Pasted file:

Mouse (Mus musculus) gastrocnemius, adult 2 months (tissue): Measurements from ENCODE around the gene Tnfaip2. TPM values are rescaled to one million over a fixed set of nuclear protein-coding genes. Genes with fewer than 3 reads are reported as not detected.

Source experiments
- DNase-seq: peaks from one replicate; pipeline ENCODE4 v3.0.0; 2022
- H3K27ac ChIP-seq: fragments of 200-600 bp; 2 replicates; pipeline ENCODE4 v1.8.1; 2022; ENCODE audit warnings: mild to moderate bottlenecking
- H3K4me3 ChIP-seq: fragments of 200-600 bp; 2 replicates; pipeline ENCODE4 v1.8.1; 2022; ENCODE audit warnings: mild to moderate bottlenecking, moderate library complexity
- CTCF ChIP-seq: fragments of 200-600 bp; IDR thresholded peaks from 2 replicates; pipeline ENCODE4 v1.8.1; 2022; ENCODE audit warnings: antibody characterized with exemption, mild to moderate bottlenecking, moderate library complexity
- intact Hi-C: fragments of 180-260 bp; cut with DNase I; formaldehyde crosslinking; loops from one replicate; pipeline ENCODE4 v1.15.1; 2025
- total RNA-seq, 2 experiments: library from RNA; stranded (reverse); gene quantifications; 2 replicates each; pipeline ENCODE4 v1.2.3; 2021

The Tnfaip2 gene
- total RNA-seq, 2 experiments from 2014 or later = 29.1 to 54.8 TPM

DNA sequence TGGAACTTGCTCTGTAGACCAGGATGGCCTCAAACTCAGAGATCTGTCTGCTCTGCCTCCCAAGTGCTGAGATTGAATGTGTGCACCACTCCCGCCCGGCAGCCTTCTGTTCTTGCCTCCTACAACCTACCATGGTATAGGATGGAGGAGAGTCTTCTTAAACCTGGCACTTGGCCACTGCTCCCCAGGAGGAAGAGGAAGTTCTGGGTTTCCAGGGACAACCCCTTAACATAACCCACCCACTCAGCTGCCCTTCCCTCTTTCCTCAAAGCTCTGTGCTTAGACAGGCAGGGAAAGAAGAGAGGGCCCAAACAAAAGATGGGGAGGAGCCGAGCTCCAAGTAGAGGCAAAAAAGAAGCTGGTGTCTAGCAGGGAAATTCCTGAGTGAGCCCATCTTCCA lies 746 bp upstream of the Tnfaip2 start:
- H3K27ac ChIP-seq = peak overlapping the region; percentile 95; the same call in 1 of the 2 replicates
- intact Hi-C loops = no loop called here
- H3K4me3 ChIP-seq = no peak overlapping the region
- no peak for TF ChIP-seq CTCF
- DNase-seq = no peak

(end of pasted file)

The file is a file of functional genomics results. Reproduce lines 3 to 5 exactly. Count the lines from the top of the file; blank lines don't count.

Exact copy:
- DNase-seq: peaks from one replicate; pipeline ENCODE4 v3.0.0; 2022
- H3K27ac ChIP-seq: fragments of 200-600 bp; 2 replicates; pipeline ENCODE4 v1.8.1; 2022; ENCODE audit warnings: mild to moderate bottlenecking
- H3K4me3 ChIP-seq: fragments of 200-600 bp; 2 replicates; pipeline ENCODE4 v1.8.1; 2022; ENCODE audit warnings: mild to moderate bottlenecking, moderate library complexity